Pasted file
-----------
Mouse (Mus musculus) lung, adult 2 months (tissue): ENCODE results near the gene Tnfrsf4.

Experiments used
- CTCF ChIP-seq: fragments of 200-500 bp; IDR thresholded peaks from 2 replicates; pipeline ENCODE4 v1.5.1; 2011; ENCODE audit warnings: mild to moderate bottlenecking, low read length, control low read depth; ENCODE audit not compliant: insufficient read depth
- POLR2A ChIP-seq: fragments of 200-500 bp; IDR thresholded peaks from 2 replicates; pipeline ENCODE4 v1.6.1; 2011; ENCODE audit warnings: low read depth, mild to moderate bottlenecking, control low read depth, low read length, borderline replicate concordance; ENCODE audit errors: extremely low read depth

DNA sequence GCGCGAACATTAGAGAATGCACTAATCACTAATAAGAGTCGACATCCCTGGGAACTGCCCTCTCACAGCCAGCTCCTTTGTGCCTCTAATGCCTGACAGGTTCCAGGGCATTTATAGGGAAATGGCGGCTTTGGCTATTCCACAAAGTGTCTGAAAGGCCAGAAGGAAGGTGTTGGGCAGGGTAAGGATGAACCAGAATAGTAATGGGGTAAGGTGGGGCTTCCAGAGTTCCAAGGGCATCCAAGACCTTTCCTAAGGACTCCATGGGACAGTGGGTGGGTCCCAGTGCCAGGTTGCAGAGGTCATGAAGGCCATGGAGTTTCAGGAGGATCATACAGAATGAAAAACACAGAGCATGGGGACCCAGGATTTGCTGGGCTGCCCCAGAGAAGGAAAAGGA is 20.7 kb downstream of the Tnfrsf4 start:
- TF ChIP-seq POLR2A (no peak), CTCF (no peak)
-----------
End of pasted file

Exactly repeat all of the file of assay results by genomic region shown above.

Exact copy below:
Mouse (Mus musculus) lung, adult 2 months (tissue): ENCODE results near the gene Tnfrsf4.

Experiments used
- CTCF ChIP-seq: fragments of 200-500 bp; IDR thresholded peaks from 2 replicates; pipeline ENCODE4 v1.5.1; 2011; ENCODE audit warnings: mild to moderate bottlenecking, low read length, control low read depth; ENCODE audit not compliant: insufficient read depth
- POLR2A ChIP-seq: fragments of 200-500 bp; IDR thresholded peaks from 2 replicates; pipeline ENCODE4 v1.6.1; 2011; ENCODE audit warnings: low read depth, mild to moderate bottlenecking, control low read depth, low read length, borderline replicate concordance; ENCODE audit errors: extremely low read depth

DNA sequence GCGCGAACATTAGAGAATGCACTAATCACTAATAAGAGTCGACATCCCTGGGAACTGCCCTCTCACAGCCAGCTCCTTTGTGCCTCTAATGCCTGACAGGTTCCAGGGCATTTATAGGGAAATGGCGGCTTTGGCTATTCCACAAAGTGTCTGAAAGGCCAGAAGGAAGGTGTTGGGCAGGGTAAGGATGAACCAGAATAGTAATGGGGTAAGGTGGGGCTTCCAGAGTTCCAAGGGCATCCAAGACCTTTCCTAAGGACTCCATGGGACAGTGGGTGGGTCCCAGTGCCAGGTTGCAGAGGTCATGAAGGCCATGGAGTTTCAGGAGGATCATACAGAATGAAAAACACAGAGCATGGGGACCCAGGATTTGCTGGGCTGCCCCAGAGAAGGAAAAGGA is 20.7 kb downstream of the Tnfrsf4 start:
- TF ChIP-seq POLR2A (no peak), CTCF (no peak)